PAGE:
Martin Foord continues his review of Tom Wright’s Simply Good News (see first part here) with a critical appreciation.
Tom Wright’s book Simply Good News has much that is excellent.
First, his emphasis on the gospel as the announcement of an event rather than some good advice (or moral instruction) is wonderfully refreshing. God in Christ has intervened into his world and has done something truly momentous. This helps keep Christ at the front and centre of the gospel like the gospel summaries found in Scripture (Romans 1:2-4; 2 Timothy 2:8; 1 Corinthians 15:3-4). Moreover, it encourages the best gospel tracts to be the four Gospels themselves.
Second, Wright’s desire to place Christ’s work in an overarching Scriptural story is an excellent corrective. Christians simply don’t have a Gospel without the OT back-story. Christ’s fulfilment of the OT narrative is essential to the Gospel message:
… Jesus came into Galilee, proclaiming the gospel of God, and saying, “The time is fulfilled, and the kingdom of God is at hand; repent and believe in the gospel.” (Mark 1:14–15, ESV)
… the gospel of God, which [God] promised beforehand through his prophets in the holy Scriptures … (Romans 1:1–2, ESV)
Remember Jesus Christ, risen from the dead, the offspring of David, as preached in my gospel … (2 Timothy 2:8, ESV)
Unlike so much biblical scholarship that treats Scripture as a random collection of jigsaw pieces, Wright courageously attempts to put the pieces together into a grand whole. He reminds us that the gospel is the culmination of a story and the foundation of a worldview. This is exactly what we need if we hope to demonstrate the gospel’s superiority over other cultural narratives.
Third, Wright’s emphasis on the resurrection in the Gospel is magnificent. Too often gospel presentations amount to an explanation of what Christ’s death achieved, ignoring the crucial function of the resurrection as Christ’s coronation inaugurating God’s kingdom and new creation.
The chief concern I have with Wright’s gospel is emphasis: critical issues that should be in the gospel’s foreground shift to the background, and background concerns inhabit the foreground. This shift arises from Wright’s account of the fundamental problem the gospel solves. He identifies it as evil, sin, and Satan (with his principalities and powers). These are certainly important problems that the gospel addresses.
But the fundamental problem humans have is not sin, evil, or Satan. It’s God. God is offended at our sin, his anger is aroused, and his judgment (or “curse”) hangs over us. This is an essential theme in Scripture’s narrative starting at the fall, through Cain, the flood, Babel, and so on to Israel’s exile. And the horrendous news is that one day we sinners will have to face God on judgment day (Matthew 25:2 Corinthians 5:10; Hebrews 9:28). There is no problem as serious as this. Israel’s exile, an act of God’s judgment on her sin, is but a shadow of the future reality that is the Day of Judgment. Wright believes in a final judgment day, but he makes almost nothing of it in his book—a book on the Gospel!
Wright’s failure to identify the fundamental problem affects his presentation of the gospel in three vital areas (amongst others). The first is Christ’s death. By failing to identify the principal problem of a wrathful God, Wright misses the heart of Christ’s death. Wright believes the primary (but not sole) reason for Christ’s death was to defeat the devil and his demonic minions:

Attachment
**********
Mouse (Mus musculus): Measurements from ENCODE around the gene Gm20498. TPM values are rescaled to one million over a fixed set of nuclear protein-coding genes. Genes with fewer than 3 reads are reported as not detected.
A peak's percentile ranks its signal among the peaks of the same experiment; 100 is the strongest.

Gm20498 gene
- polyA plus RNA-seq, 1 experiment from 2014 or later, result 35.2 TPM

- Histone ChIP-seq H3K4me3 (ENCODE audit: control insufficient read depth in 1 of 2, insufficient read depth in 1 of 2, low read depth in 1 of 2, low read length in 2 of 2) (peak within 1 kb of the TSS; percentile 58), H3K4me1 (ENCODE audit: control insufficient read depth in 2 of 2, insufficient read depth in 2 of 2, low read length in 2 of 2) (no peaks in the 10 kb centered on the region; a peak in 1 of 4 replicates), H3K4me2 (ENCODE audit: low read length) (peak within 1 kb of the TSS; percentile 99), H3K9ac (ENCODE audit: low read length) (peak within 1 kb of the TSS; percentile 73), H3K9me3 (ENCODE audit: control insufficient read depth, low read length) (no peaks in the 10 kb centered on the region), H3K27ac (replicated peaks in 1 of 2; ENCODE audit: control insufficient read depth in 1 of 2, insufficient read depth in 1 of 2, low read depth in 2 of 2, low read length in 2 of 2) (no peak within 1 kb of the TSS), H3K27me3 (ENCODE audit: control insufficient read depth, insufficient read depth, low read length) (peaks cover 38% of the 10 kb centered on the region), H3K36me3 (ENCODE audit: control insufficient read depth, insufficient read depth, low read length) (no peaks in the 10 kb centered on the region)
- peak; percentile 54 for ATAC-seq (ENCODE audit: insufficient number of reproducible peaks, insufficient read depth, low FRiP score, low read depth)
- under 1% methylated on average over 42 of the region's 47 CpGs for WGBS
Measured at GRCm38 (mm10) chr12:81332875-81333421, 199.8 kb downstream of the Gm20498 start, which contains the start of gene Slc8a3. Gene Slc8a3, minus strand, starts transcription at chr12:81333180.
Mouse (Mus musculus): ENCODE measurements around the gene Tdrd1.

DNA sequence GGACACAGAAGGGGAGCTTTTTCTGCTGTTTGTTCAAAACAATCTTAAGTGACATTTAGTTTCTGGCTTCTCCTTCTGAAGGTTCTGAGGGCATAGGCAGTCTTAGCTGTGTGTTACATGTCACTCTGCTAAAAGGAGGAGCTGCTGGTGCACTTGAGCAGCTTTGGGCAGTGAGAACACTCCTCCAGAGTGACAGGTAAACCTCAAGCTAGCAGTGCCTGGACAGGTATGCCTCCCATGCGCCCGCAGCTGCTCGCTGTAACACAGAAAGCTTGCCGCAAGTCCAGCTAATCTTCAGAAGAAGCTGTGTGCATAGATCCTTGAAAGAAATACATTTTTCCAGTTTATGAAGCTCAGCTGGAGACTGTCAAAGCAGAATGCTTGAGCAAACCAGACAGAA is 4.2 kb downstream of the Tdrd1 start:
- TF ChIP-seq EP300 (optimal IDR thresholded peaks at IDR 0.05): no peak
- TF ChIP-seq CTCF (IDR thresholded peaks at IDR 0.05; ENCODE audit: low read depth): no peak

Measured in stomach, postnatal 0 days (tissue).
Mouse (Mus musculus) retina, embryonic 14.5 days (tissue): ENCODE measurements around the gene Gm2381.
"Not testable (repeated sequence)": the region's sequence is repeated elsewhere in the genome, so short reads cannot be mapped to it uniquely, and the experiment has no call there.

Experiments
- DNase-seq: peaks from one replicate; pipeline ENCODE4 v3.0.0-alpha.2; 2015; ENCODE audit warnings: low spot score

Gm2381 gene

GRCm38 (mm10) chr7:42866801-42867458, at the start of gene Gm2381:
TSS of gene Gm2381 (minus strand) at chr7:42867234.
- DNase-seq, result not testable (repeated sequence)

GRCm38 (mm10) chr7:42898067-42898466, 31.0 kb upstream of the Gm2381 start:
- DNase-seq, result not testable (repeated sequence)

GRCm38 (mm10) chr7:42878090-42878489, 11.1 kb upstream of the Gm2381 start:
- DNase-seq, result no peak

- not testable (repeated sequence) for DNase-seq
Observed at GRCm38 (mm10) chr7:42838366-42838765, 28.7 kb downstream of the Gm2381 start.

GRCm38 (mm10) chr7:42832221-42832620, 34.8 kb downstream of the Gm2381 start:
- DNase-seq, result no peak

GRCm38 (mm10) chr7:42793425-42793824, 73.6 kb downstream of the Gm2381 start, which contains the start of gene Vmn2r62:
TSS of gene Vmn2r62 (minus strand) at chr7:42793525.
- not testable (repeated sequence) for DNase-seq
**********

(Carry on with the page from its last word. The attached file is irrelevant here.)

As the four Gospels indicate, it comes down in the last analysis to a battle between Jesus, as the pioneer of God’s kingdom on earth as in heaven, and the accuser, the satan, the dark quasi-personal force bent on destroying God’s work, God’s kingdom, God’s world. And now God’s son. The satan does its worst, piling up false accusations, betrayals, and unjust judgments against Jesus. (44)
This is perplexing. The most explicit Scripture that links Christ’s death to the devil’s defeat is Hebrews 2:14-15. It identifies the devil’s power making humans fear “death” (being guilty before God’s judgment seat). The word “Satan” after all does mean “accuser”. The devil causes us distress by reminding people of their guilt. This power of accusation is lost when there is no guilt. And this is precisely what Christ did when he came as “a merciful and faithful high priest in the service of God, to make propitiation for the sins of the people” (Hebrews 2:17). In other words, Satan is defeated as accuser only first when God’s wrath is appeased (propitiation). Satan can’t be defeated until firstly God’s anger and “curse” have been removed. That is why John speaks of believers overcoming the devil who “accuses them day and night” by the “blood [i.e. death] of the lamb” (Rev. 12:10-11).
The only other part of Scripture that speaks of Christ defeating the “principalities and powers” in Christ’s death is Colossians 2:15. But in context, these demonic powers are only conquered once human guilt is first removed, when God cancelled “the record of debt that stood against us with its legal demands. This he set aside, nailing it to the cross” (Colossians 2:14). In short, Christ’s defeat of Satan relies on Christ’s more important work of appeasing God’s wrath. Certainly Jesus conquers Satan as a ruler. But this is a result not of Christ’s death but his resurrection (Ephesians 1:20-21).
These are serious shortcomings. Next week, as we wrap up this review, we’ll take a look at two other problems.
Picture: “Last Judgment Triptych,” Hans Memling (c. 1467–71), Wikipedia.